What Does Nanolithography Mean?

Nanolithography is a branch of nanotechnology and the name of the process for imprinting, writing or etching patterns in a microscopic level in order to create incredibly small structures. This process is typically used for creating smaller and faster electronic devices such as micro/nanochips and processors. Nanolithography is mainly used in various sectors of technology from electronic to biomedical.


Techopedia Explains Nanolithography

Nanolithography is a broad term used to describe various processes for creating nanoscale patterns on different media, the most common of which is the semiconductor material silicon. The predominant purpose of nanolithography is the shrinking of electronic devices, which allows for more electronic parts to be crammed into smaller spaces, i.e., smaller integrated circuits that result in smaller devices, which are faster and cheaper to manufacture since fewer materials are required. This also increases performance and response times because the electrons only need to travel very short distances.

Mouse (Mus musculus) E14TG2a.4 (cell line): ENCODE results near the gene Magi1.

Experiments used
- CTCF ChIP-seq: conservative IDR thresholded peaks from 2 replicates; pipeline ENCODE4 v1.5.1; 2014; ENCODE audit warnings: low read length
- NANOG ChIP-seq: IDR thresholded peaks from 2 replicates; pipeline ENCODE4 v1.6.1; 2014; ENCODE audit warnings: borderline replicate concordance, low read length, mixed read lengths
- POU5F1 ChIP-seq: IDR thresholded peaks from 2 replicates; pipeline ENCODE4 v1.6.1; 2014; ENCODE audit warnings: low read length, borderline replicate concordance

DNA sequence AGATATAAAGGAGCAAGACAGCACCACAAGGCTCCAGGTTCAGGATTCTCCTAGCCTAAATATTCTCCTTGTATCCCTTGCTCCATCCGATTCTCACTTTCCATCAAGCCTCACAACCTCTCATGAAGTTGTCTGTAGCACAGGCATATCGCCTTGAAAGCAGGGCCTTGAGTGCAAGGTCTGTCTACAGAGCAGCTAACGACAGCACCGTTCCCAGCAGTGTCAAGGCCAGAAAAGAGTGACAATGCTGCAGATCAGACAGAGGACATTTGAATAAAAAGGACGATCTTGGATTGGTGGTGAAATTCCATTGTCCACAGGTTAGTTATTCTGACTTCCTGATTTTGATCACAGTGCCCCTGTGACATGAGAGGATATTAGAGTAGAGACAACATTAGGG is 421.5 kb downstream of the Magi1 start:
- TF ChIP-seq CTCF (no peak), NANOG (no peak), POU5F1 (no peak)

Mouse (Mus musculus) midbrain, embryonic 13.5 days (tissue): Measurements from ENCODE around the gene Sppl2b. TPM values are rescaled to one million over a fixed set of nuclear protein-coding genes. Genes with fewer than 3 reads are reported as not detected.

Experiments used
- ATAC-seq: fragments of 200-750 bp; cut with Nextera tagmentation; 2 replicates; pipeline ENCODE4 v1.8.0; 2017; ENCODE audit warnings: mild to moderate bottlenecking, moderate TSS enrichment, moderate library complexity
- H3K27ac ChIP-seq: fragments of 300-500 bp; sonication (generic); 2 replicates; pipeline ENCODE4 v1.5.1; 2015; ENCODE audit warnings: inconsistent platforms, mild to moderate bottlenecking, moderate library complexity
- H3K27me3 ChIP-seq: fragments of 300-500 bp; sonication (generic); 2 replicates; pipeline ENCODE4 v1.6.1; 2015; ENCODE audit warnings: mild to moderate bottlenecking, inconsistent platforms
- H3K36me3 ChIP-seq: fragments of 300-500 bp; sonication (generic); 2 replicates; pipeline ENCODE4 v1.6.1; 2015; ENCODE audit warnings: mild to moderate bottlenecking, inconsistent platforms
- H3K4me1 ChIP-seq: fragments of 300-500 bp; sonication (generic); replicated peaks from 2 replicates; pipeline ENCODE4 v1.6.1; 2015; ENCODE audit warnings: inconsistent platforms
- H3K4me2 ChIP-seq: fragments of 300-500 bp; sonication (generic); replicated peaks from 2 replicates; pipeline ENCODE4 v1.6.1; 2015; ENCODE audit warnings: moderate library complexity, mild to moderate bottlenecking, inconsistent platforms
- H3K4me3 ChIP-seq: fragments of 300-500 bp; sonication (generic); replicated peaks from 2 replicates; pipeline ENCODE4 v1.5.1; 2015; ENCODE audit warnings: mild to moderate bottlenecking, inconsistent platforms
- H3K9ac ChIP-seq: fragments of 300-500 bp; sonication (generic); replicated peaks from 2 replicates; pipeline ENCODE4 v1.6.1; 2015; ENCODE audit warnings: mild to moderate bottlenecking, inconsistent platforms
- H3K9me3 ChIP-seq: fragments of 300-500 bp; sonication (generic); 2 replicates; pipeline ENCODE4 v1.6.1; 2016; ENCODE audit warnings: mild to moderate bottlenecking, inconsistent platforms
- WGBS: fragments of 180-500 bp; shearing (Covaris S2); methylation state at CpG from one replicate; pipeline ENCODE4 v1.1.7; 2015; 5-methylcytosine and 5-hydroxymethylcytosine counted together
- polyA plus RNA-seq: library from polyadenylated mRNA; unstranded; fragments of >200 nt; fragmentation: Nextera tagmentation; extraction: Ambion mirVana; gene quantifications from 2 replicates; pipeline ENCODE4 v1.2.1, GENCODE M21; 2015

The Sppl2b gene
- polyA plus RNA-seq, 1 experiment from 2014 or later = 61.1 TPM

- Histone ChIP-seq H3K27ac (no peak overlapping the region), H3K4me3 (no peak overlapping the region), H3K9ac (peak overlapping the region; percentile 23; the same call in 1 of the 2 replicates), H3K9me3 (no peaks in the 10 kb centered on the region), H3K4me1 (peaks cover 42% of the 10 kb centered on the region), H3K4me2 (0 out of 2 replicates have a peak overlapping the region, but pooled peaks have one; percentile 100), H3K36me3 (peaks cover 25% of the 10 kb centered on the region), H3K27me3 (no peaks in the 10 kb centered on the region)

Some techniques used in nanolithography are as follows:

  • X-ray lithography — Implemented through a proximity printing approach and relies on near-field X-rays in Fresnel diffraction. It is known to extend its optical resolution to 15 nm.
  • Double patterning — A method used to increase the pitch resolution of a lithographic process by printing additional patterns between spaces of already printed patterns in the same layer.
  • Electron-beam direct-write (EBDW) lithography — The most common process used in lithography, which uses a beam of electrons to create patterns.
  • Extreme ultraviolet (EUV) lithography — A form of optical lithography that makes use of ultrashort light wavelengths of 13.5 nm.

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Margaret Rouse

Margaret Rouse is an award-winning technical writer and teacher known for her ability to explain complex technical subjects to a non-technical, business audience. Over the past twenty years her explanations have appeared on TechTarget websites and she's been cited as an authority in articles by the New York Times, Time Magazine, USA Today, ZDNet, PC Magazine and Discovery Magazine.Margaret's idea of a fun day is helping IT and business professionals learn to speak each other’s highly specialized languages. If you have a suggestion for a new definition or how to improve a technical explanation, please email Margaret or contact her…